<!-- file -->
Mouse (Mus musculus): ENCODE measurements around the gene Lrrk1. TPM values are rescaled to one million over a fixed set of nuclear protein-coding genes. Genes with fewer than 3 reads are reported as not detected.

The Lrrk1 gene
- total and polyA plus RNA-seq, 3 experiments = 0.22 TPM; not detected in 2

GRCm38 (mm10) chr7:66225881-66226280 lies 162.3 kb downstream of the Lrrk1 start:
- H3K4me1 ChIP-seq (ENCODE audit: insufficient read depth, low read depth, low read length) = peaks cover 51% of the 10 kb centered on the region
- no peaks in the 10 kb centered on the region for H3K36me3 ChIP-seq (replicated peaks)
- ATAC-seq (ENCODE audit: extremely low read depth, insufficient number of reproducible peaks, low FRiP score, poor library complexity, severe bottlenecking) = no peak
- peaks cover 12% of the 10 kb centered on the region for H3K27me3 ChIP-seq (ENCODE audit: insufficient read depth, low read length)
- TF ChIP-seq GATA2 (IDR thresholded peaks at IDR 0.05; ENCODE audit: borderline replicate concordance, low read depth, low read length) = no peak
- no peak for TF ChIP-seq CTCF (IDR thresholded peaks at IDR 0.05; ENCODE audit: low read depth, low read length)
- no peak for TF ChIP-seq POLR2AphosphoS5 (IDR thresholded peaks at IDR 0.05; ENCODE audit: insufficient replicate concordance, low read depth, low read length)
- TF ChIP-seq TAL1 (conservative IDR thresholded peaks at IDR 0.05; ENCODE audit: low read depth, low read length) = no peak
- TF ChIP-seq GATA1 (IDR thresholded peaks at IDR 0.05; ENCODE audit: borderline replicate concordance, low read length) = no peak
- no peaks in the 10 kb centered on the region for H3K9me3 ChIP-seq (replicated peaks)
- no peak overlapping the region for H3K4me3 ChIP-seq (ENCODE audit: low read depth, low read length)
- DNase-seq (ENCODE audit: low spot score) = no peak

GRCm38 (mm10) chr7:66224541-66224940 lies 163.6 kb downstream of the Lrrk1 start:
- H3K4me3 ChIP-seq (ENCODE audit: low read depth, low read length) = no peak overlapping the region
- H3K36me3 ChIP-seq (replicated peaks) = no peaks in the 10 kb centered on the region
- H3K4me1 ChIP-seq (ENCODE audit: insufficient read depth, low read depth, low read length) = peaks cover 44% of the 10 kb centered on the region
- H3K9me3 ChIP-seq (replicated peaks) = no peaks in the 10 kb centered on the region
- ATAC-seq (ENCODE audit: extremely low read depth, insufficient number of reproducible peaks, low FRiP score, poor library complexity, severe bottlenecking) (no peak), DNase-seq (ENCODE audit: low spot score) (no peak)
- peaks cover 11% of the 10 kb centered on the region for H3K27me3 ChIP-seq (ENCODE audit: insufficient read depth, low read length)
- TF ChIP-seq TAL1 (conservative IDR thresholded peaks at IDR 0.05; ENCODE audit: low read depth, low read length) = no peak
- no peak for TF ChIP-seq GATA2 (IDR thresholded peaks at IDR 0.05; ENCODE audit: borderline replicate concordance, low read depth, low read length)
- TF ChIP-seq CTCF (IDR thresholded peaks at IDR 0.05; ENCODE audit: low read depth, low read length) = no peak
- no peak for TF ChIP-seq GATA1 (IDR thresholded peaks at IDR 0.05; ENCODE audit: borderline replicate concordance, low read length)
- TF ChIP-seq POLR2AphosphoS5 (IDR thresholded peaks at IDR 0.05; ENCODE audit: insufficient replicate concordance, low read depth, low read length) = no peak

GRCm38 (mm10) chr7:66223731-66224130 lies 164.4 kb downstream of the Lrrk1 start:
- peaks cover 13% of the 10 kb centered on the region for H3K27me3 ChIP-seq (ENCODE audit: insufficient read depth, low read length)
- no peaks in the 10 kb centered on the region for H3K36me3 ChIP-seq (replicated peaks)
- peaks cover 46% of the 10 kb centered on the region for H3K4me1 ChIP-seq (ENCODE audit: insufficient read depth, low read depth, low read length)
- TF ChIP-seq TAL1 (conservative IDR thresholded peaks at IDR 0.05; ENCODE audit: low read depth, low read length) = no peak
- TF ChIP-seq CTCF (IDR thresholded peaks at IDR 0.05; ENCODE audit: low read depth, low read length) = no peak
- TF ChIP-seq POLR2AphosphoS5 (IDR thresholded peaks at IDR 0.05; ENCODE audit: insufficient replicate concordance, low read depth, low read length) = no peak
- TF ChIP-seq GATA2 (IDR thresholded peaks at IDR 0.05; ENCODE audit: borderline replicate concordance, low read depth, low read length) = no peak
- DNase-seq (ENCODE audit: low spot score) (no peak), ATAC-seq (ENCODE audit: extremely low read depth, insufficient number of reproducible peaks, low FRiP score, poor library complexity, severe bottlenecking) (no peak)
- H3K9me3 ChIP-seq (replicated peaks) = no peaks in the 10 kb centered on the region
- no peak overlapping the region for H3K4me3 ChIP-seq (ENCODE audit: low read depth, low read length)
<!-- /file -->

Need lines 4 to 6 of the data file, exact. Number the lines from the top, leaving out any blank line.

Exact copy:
GRCm38 (mm10) chr7:66225881-66226280 lies 162.3 kb downstream of the Lrrk1 start:
- H3K4me1 ChIP-seq (ENCODE audit: insufficient read depth, low read depth, low read length) = peaks cover 51% of the 10 kb centered on the region
- no peaks in the 10 kb centered on the region for H3K36me3 ChIP-seq (replicated peaks)